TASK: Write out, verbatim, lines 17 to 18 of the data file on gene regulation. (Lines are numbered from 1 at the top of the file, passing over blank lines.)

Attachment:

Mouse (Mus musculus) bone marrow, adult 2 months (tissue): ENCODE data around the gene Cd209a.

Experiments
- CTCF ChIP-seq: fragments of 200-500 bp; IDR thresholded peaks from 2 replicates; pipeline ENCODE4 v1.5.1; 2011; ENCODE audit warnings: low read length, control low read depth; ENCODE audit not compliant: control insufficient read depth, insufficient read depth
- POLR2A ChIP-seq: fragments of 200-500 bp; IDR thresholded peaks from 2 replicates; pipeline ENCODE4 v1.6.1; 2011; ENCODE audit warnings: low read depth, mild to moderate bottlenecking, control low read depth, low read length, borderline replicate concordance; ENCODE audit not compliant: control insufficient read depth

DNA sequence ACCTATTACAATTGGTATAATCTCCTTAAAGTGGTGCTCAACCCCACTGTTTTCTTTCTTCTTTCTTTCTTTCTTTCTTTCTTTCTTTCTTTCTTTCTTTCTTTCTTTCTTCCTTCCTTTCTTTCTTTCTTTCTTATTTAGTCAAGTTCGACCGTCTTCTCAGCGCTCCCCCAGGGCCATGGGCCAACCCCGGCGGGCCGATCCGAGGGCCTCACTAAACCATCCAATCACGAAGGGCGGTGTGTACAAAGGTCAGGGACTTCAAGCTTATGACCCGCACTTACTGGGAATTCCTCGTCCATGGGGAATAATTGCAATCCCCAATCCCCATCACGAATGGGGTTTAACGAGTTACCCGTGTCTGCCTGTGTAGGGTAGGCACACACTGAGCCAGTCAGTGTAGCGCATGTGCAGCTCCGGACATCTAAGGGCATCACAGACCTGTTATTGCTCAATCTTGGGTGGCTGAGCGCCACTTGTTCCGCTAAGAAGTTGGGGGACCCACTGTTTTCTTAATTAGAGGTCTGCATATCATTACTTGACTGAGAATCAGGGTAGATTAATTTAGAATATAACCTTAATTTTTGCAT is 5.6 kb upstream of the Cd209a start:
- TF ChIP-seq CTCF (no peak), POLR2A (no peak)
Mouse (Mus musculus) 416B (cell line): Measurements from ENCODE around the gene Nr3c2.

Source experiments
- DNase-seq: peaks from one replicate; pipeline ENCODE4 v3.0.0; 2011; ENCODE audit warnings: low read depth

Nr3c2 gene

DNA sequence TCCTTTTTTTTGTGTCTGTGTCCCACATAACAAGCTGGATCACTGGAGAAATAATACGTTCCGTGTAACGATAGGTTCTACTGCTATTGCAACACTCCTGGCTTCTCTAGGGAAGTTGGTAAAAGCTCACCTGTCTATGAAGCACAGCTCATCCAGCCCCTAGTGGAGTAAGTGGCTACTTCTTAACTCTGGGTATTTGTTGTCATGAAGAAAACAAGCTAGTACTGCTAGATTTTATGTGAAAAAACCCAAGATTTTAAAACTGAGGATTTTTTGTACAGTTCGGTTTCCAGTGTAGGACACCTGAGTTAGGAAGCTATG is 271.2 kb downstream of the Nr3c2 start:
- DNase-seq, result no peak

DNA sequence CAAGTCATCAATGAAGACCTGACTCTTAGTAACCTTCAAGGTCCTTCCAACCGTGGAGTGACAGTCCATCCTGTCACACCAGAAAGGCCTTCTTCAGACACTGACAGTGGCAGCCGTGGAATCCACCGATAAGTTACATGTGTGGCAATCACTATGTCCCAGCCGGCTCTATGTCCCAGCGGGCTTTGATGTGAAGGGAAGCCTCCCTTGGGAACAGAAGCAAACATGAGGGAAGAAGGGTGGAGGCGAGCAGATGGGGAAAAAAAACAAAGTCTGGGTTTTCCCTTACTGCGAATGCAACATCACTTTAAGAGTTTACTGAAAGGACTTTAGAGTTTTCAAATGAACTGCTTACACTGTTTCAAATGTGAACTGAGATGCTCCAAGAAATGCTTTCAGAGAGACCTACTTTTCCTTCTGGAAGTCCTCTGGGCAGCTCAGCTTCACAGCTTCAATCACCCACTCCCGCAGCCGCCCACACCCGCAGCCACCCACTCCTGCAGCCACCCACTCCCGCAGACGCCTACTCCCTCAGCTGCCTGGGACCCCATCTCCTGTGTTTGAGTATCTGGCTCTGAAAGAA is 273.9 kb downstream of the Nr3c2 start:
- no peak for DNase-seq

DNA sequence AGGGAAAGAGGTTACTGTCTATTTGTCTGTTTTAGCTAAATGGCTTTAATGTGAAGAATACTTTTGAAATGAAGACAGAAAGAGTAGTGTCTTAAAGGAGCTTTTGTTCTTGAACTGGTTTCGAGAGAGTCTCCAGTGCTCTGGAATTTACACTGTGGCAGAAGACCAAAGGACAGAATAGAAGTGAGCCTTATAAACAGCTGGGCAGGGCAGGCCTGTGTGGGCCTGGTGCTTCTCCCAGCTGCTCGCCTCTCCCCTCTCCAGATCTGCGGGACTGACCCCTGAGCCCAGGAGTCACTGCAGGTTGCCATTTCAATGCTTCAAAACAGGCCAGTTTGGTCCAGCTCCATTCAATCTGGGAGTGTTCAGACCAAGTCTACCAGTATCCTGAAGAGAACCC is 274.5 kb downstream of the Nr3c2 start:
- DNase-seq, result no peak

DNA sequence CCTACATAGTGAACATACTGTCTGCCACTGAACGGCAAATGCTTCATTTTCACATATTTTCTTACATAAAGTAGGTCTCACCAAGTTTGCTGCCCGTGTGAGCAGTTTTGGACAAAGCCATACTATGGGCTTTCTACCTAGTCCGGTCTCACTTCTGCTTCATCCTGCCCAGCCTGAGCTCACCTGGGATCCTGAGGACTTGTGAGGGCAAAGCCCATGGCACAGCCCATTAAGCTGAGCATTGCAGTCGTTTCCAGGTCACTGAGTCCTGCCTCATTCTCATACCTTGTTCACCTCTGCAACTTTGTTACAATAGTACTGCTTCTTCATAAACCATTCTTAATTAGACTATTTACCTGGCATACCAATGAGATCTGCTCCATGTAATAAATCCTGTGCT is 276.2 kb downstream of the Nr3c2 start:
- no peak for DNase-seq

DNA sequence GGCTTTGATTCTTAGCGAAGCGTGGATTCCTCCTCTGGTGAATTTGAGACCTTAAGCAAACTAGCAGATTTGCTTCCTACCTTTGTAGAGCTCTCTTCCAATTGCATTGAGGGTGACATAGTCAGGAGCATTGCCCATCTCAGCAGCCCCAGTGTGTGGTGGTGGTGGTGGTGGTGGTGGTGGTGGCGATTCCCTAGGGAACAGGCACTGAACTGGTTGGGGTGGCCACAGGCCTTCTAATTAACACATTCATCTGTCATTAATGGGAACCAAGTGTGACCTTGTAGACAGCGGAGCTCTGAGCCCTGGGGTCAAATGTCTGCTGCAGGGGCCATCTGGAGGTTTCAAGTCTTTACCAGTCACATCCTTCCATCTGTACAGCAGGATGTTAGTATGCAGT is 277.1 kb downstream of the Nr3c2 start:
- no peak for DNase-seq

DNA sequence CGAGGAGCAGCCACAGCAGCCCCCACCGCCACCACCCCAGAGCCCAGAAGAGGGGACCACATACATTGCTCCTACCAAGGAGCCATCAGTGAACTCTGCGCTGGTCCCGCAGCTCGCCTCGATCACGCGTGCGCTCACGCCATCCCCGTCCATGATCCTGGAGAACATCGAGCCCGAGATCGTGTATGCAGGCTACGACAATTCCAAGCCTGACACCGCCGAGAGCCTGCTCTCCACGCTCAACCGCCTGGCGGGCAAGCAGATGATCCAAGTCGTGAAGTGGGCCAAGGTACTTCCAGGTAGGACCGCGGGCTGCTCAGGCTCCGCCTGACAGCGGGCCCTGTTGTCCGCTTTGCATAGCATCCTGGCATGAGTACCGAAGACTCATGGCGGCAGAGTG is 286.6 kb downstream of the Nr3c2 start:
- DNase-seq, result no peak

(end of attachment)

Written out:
DNA sequence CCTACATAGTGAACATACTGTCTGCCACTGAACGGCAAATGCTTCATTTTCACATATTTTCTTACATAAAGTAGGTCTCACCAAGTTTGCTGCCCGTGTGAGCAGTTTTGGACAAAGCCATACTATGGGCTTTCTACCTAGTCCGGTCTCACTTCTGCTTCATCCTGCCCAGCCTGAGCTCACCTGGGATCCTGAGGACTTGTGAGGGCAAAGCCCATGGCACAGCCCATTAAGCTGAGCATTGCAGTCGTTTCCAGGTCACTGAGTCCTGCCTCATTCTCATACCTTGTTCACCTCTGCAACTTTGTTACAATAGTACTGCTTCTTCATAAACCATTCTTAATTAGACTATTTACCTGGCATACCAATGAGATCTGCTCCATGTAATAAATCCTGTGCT is 276.2 kb downstream of the Nr3c2 start:
- no peak for DNase-seq